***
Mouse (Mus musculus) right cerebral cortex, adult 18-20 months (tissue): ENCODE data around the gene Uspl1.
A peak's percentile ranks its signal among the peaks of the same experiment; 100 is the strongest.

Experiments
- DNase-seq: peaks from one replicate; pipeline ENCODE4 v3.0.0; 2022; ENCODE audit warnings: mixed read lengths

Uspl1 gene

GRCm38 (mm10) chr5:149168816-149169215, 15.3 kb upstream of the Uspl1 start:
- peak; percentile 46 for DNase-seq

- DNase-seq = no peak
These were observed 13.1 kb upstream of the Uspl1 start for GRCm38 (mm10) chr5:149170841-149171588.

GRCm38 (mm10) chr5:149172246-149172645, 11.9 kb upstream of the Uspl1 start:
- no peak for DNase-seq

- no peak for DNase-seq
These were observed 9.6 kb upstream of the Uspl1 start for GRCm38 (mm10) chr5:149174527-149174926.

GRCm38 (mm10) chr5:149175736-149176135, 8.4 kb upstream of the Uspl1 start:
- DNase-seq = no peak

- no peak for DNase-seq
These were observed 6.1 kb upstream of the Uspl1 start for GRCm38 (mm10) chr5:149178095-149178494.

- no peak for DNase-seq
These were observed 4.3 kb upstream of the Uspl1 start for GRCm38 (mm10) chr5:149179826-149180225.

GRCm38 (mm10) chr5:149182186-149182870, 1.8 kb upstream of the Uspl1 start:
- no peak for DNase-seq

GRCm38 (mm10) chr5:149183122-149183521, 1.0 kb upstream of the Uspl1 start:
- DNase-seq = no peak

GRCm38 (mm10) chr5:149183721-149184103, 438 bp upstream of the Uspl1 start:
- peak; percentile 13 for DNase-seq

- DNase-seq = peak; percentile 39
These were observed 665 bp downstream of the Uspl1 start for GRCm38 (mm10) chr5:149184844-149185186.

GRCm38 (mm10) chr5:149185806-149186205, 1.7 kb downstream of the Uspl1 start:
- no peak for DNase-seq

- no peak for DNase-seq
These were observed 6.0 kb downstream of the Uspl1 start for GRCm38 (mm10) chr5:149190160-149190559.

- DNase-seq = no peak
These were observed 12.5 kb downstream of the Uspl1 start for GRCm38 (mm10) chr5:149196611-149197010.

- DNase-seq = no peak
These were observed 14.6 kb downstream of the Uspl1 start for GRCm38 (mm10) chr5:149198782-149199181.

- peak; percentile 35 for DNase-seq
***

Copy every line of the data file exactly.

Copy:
Mouse (Mus musculus) right cerebral cortex, adult 18-20 months (tissue): ENCODE data around the gene Uspl1.
A peak's percentile ranks its signal among the peaks of the same experiment; 100 is the strongest.

Experiments
- DNase-seq: peaks from one replicate; pipeline ENCODE4 v3.0.0; 2022; ENCODE audit warnings: mixed read lengths

Uspl1 gene

GRCm38 (mm10) chr5:149168816-149169215, 15.3 kb upstream of the Uspl1 start:
- peak; percentile 46 for DNase-seq

- DNase-seq = no peak
These were observed 13.1 kb upstream of the Uspl1 start for GRCm38 (mm10) chr5:149170841-149171588.

GRCm38 (mm10) chr5:149172246-149172645, 11.9 kb upstream of the Uspl1 start:
- no peak for DNase-seq

- no peak for DNase-seq
These were observed 9.6 kb upstream of the Uspl1 start for GRCm38 (mm10) chr5:149174527-149174926.

GRCm38 (mm10) chr5:149175736-149176135, 8.4 kb upstream of the Uspl1 start:
- DNase-seq = no peak

- no peak for DNase-seq
These were observed 6.1 kb upstream of the Uspl1 start for GRCm38 (mm10) chr5:149178095-149178494.

- no peak for DNase-seq
These were observed 4.3 kb upstream of the Uspl1 start for GRCm38 (mm10) chr5:149179826-149180225.

GRCm38 (mm10) chr5:149182186-149182870, 1.8 kb upstream of the Uspl1 start:
- no peak for DNase-seq

GRCm38 (mm10) chr5:149183122-149183521, 1.0 kb upstream of the Uspl1 start:
- DNase-seq = no peak

GRCm38 (mm10) chr5:149183721-149184103, 438 bp upstream of the Uspl1 start:
- peak; percentile 13 for DNase-seq

- DNase-seq = peak; percentile 39
These were observed 665 bp downstream of the Uspl1 start for GRCm38 (mm10) chr5:149184844-149185186.

GRCm38 (mm10) chr5:149185806-149186205, 1.7 kb downstream of the Uspl1 start:
- no peak for DNase-seq

- no peak for DNase-seq
These were observed 6.0 kb downstream of the Uspl1 start for GRCm38 (mm10) chr5:149190160-149190559.

- DNase-seq = no peak
These were observed 12.5 kb downstream of the Uspl1 start for GRCm38 (mm10) chr5:149196611-149197010.

- DNase-seq = no peak
These were observed 14.6 kb downstream of the Uspl1 start for GRCm38 (mm10) chr5:149198782-149199181.

- peak; percentile 35 for DNase-seq